WASHINGTON ― Since removing Turkey from the F-35 program over its purchase of a Russian air defense system, the U.S. has found alternate suppliers for all but a dozen components Turkey is producing for the stealthy fighter jet.
As U.S. President Donald Trump met with Turkish President Recep Tayyip Erdogan at the White House on Wednesday, the Pentagon’s F-35 program executive testified in Congress that he expects Turkey will be phased out on schedule, by March 2020. Lockheed and Pratt & Whitney, he said, have “spectacular progress” finding alternate suppliers.
“We began just over a year ago, very quietly but deliberately, taking actions to find alternate sources for all of those parts,” said the program executive, said Lt. Gen. Eric Fick, adding, “We are not quite there yet, so we have, on the air frame side, 11 components we have to mitigate to be at full-rate production … and on the engines, there’s one: integrated bladed rotors, IBR’s.”
Though the U.S. has narrowed the number of parts down from 1,000 to 12, it’s still set to receive previously-ordered parts from Turkey after the March 2020 deadline. As the Pentagon worked to stand up alternative sources, it did not dual-produce the parts, which saved money but added a wrinkle to phasing out Turkey.
Undersecretary of Defense for Acquisition and Sustainment Ellen Lord affirmed to Rep. Donald Norcross, D-N.J., that as of Wednesday, Turkey’s exit from the program was not expected to cause any F-35 production delays, calling the Turkish suppliers, “very very good.”
The U.S. has since kicked Erdogan out of a multinational program producing components of America’s high-tech F-35 fighter jet. In response, Erdogan attended an annual Russian air show this summer in Moscow and expressed interest in buying the latest Russian Su-35 fighter jets.
Trump has not yet decided whether to impose congressional sanctions on Turkey for the S-400 purchase.
The news was a bright spot in a hearing about the F-35 that saw lawmakers from both parties grill government witnesses on a wide range of problems―as well as efforts to cut flying-hour costs, to right its logistics information system, to reach an accord with Lockheed on intellectual property rights and to bring the Joint Simulation Environment online. The witnesses appeared before a joint hearing of the House Tactical Air and Land Forces and Readiness subcommittees.
The hearing came days after the Pentagon and Lockheed Martin have finalized a $34 billion deal for the next three lots of F-35 Joint Strike Fighters, setting the price of an F-35A jet below $80 million―a $12.8 percent drop per aircraft. The deal includes 478 F-35s for U.S. and international customers across lots 12, 13 and 14.
The Democrat-led sub-panels also took the rare step of calling Lockheed’s executive for the F-35, Gregory Ulmer, and Pratt & Whitney’s president for military engines, Matthew Bromberg, to hold the companies to account.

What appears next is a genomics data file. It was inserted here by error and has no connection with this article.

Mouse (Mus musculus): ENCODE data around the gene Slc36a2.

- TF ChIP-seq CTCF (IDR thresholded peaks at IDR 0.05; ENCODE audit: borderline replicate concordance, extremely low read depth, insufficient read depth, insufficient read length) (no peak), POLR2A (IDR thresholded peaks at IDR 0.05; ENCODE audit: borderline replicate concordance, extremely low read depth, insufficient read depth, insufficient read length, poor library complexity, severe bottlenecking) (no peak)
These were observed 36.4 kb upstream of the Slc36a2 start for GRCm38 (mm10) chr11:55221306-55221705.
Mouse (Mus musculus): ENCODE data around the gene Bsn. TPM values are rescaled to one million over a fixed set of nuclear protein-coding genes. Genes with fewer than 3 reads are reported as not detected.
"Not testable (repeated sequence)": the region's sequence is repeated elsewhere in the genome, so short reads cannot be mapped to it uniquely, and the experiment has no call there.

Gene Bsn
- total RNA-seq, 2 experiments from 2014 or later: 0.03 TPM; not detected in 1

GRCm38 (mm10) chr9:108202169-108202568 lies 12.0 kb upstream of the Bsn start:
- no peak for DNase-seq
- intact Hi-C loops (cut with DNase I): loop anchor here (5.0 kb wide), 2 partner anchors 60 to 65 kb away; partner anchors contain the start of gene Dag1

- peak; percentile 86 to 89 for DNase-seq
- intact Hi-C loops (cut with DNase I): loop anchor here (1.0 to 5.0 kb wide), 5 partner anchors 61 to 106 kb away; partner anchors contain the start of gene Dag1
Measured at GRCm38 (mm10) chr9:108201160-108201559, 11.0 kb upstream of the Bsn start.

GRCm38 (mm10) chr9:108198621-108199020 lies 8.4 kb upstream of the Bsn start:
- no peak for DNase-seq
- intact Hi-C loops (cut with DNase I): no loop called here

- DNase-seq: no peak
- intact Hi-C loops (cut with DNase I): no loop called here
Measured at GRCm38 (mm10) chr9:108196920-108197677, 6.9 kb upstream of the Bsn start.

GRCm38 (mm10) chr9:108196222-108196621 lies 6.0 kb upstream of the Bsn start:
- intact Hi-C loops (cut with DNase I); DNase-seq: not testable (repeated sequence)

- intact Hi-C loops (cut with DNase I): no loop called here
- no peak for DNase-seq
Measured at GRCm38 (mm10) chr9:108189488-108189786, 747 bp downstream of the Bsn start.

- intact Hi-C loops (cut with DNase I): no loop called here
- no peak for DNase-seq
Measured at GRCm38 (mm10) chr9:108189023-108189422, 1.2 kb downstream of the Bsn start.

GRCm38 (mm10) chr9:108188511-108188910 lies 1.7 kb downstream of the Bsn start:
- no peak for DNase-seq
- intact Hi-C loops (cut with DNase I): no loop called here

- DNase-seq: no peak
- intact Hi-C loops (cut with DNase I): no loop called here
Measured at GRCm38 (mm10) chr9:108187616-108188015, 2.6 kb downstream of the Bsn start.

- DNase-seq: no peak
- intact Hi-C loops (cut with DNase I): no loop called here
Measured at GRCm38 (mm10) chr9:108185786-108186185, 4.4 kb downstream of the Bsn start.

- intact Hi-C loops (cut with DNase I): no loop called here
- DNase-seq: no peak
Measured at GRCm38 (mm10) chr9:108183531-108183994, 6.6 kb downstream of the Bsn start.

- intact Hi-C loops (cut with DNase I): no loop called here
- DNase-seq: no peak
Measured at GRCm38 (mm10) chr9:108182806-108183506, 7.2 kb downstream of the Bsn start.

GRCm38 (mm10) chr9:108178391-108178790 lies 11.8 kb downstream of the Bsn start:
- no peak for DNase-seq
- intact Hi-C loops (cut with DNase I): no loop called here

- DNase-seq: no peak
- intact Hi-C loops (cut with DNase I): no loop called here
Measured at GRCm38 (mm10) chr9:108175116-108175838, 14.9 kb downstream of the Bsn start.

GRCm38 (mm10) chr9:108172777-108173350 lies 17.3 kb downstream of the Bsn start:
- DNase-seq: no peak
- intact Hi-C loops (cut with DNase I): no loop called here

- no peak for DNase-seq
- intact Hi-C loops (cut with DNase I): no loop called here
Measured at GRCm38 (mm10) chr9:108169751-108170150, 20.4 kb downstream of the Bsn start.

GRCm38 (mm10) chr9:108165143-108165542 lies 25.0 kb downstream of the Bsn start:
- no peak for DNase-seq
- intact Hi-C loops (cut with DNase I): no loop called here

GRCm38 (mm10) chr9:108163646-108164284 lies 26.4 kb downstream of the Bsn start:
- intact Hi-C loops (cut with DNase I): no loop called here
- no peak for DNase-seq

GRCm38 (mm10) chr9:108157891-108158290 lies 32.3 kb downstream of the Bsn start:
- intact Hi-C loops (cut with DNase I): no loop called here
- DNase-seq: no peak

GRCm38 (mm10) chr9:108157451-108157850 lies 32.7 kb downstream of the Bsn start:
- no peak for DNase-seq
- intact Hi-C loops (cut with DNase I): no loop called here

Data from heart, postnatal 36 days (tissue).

“As we look ahead to the next few decades of F-35 service, failing to create an effective and cost-efficient sustainment system would diminish readiness, squander taxpayer resources, and discourage the services and our partners from continuing to purchase the F-35,” said Readiness Subcommittee Chairman John Garamendi, D-Calif. “This would create unacceptable risk for the program and would be an abdication of the trust and investment of the public and our allies.”
Underscoring lawmaker frustration with the complexity of problems with the expensive program, Norcross at one point asked Lord how metrics like cost-per-flight-hour can be standardized between the F-35 and other platforms. “Apples to apples, the metrics that we’re using seem to move,” he said.
After the Pentagon hired the Boston Consulting Group to examine all the costs per flight hour, towards its goal of spending $25,000 per flight hour by 2025, it found $3,000 per flight hour, “that we couldn’t clearly trace back to Lockheed Martin as to the origin of those costs,” Lord said. “We are working with closely with Lockheed Martin to understand it, and it’s the fundamental basis of some confusion we have.”
Robert Behler, the Pentagon’s director of operational test and evaluation, told lawmakers that copies of the F-35, despite of improvements in availability and mission capable rates, are “breaking more often than planned and taking longer to fix.” “The operational suitability of the F-35 fleet remains at a level below Service expectations. However, after several years of remaining relatively stable, several key suitability metrics are showing signs of slow improvement in [calendar year 2019],” he said.
The U.S. F-35 fleet missed the monthly availability target of 65 percent, missed an 80 percent mission-capable target and missed reliability and maintainability metrics. Behler linked recent improvements in availability and mission capable rates to a greater availability of spare parts―through the programs efforts to improve maintenance process and depot support.
Fick noted that the mission capable rate of the operational fleet jumped from 54.7 percent in October, 2018, to 72.5 percent in September of 2019.
Parts shortages was the chief contributor to low mission capable rates, Government Accountability Office’s Director of Defense Capabilities and Management Diana Maurer, told lawmakers. Parts were breaking more often than expected, it’s taken twice as long to fix them and the depots to fix them won’t be ready until 2024.
The Associated Press contributed to this report.